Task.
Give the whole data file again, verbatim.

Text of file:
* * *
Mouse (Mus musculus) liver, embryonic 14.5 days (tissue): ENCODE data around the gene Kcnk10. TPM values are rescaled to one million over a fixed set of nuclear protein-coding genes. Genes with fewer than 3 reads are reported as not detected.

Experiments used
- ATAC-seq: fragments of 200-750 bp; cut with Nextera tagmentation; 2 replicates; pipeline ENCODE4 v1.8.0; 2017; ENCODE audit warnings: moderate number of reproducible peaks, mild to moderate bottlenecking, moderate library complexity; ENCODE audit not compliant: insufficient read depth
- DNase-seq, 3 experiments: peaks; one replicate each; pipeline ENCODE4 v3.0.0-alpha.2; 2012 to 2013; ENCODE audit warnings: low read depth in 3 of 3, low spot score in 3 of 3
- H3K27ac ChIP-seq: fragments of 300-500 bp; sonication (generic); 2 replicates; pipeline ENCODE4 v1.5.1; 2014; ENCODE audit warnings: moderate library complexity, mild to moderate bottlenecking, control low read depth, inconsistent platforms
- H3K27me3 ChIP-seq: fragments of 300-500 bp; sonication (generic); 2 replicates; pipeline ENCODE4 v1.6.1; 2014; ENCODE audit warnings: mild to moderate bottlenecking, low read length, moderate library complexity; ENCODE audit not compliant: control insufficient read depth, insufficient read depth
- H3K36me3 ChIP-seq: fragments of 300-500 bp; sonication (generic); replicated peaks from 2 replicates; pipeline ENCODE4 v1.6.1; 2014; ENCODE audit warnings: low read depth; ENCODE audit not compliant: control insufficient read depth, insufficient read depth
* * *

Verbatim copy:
Mouse (Mus musculus) liver, embryonic 14.5 days (tissue): ENCODE data around the gene Kcnk10. TPM values are rescaled to one million over a fixed set of nuclear protein-coding genes. Genes with fewer than 3 reads are reported as not detected.

Experiments used
- ATAC-seq: fragments of 200-750 bp; cut with Nextera tagmentation; 2 replicates; pipeline ENCODE4 v1.8.0; 2017; ENCODE audit warnings: moderate number of reproducible peaks, mild to moderate bottlenecking, moderate library complexity; ENCODE audit not compliant: insufficient read depth
- DNase-seq, 3 experiments: peaks; one replicate each; pipeline ENCODE4 v3.0.0-alpha.2; 2012 to 2013; ENCODE audit warnings: low read depth in 3 of 3, low spot score in 3 of 3
- H3K27ac ChIP-seq: fragments of 300-500 bp; sonication (generic); 2 replicates; pipeline ENCODE4 v1.5.1; 2014; ENCODE audit warnings: moderate library complexity, mild to moderate bottlenecking, control low read depth, inconsistent platforms
- H3K27me3 ChIP-seq: fragments of 300-500 bp; sonication (generic); 2 replicates; pipeline ENCODE4 v1.6.1; 2014; ENCODE audit warnings: mild to moderate bottlenecking, low read length, moderate library complexity; ENCODE audit not compliant: control insufficient read depth, insufficient read depth
- H3K36me3 ChIP-seq: fragments of 300-500 bp; sonication (generic); replicated peaks from 2 replicates; pipeline ENCODE4 v1.6.1; 2014; ENCODE audit warnings: low read depth; ENCODE audit not compliant: control insufficient read depth, insufficient read depth